When most people talk about the core, they are referring to abs and six packs built through 1000s of crunches and sit-ups. However, when we talk about the core from a performance and longevity perspective we are referring to the deep stabilising muscles that are designed to maintain functional stability around the spine. These muscles include, the rectus abdomens, multifidus, internal obliques, paraspinals, gluteals, diaphragm and pelvic floor. What this means is that core stability training focuses on exercises that resist excessive motion at the spine, not create it. A strong core is also vital for economic transfer of force to the extremities, optimal hip and shoulder function and helps to reduce the risk of low back pain.
How do we know if we have a reasonable level of core strength? We can do a quick assessment of using the screen below.
Setup with thumbs in line with the forehead for men and in line with the chin for women, ensuring fingers are pointing forwards and hands around shoulder width. Do a push-up and look for the hips and chest rising at the same time. If you struggle with this screen there are a number of reasons why.
Correct breathing and bracing techniques
For quite some time we were taught to pull the belly button into the spine to engage the core when carrying out movement. However, abdominal bracing has become the optimal way to 'stiffen' the core musculature through the use of intra-abdominal pressure. Think of your deep core muscles as a cylinder with the diaphragm making the top of the cylinder and your pelvic floor the bottom. To enable the core to do it's job of resisting motion, this cylinder needs to be full of air to exert outward pressure on this cylinder and thus make it solid.
Correct breathing patterns need to be developed to allow correct use of the diaphragm which closes the top of the cylinder to allow us to use the technique above. Once we can breathe into our belly/low back we can then use abdominal bracing to actively engage the core when required. Imagine someone is about to punch you in the stomach and you want to deflect that punch. That's bracing. If you've mastered your breathing, you should be able to do this without holding your breath completely and even apply levels of effort depending on the task. Try the FMS push-up again and note any change.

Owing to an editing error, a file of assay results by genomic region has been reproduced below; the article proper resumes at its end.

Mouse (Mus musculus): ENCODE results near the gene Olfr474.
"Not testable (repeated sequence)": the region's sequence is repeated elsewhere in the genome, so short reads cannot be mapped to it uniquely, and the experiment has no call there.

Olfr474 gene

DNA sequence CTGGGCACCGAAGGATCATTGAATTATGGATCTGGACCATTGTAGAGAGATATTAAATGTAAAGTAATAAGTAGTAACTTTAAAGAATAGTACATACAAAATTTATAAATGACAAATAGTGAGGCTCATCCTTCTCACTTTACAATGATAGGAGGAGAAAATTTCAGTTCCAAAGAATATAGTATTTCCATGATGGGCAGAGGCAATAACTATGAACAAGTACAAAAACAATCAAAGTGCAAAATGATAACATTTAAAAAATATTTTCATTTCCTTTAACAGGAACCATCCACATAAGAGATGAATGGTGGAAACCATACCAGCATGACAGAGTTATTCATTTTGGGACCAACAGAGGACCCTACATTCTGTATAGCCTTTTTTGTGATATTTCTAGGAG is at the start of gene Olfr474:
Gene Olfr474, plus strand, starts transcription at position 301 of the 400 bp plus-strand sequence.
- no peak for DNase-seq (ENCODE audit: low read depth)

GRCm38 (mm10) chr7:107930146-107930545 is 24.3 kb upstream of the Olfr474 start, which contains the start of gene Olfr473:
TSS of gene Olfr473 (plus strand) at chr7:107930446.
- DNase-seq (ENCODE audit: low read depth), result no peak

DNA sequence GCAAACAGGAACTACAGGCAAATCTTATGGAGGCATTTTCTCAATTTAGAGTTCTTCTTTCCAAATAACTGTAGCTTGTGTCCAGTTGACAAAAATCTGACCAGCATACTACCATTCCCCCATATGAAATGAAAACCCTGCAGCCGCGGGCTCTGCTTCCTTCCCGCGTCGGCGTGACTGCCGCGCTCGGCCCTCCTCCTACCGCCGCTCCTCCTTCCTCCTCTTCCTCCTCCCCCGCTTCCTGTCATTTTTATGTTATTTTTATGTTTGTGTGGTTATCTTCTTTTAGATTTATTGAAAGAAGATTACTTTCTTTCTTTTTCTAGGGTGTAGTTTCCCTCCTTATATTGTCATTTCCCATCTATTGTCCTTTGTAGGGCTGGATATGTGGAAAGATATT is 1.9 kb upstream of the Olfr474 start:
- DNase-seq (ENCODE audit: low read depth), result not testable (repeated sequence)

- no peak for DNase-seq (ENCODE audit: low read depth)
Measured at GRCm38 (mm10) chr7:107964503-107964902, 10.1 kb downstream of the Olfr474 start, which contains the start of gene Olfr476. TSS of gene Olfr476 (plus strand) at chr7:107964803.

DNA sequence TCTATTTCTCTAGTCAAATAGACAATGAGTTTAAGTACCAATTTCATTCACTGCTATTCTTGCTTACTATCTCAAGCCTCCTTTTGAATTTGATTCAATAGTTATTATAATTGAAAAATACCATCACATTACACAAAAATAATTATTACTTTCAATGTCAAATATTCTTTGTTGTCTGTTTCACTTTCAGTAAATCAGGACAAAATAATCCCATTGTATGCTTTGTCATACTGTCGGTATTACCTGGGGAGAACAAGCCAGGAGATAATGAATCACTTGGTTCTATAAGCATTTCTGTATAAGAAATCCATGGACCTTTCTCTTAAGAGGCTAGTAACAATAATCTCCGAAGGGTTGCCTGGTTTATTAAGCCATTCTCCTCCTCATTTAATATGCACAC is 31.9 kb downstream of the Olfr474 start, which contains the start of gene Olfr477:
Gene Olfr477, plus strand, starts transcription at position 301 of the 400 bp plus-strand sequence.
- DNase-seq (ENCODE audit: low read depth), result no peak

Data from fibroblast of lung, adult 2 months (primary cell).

A multi-planar approach
The next step is to develop core stability using exercises that develop strength in resisting motion as mentioned above. However, most people focus on the muscles on the front of the body using planks and roll-outs. These exercises definitely have value but we need to look at developing ability across other planes of motion we may experience in sport or life. To make this easy, core stability exercises can be broken down into 4 types.
Anterior (anti-extension):Teaches the body to resist excessive lumbar extension
Posterior (anti-flexion): Teaches the body to resist excessive lumbar flexion
Rotary (anti - lumbar rotation): Resist excessive lumbar rotation
Lateral (anti – lateral flexion): Resist lateral flexion
Above are examples of beginner exercises to master before progressing on to more advanced exercises that incorporate multiple types of core stability and/or shoulder and hip stability to challenge the body further.
Focus on quality movement of quantity and try to cover all 4 planes of movement in a week. When it comes to static holds, short bursts for reps are much more beneficial than aiming to hold something for 20 mins. So doing 4-6 10 second holds with 5-10 second break between each rep for a single set, means quality remains, and you're still able to contract the core more forcefully. Once the basics have been mastered, they can be utilised as warm-up/activation exercises using low volume/intensity.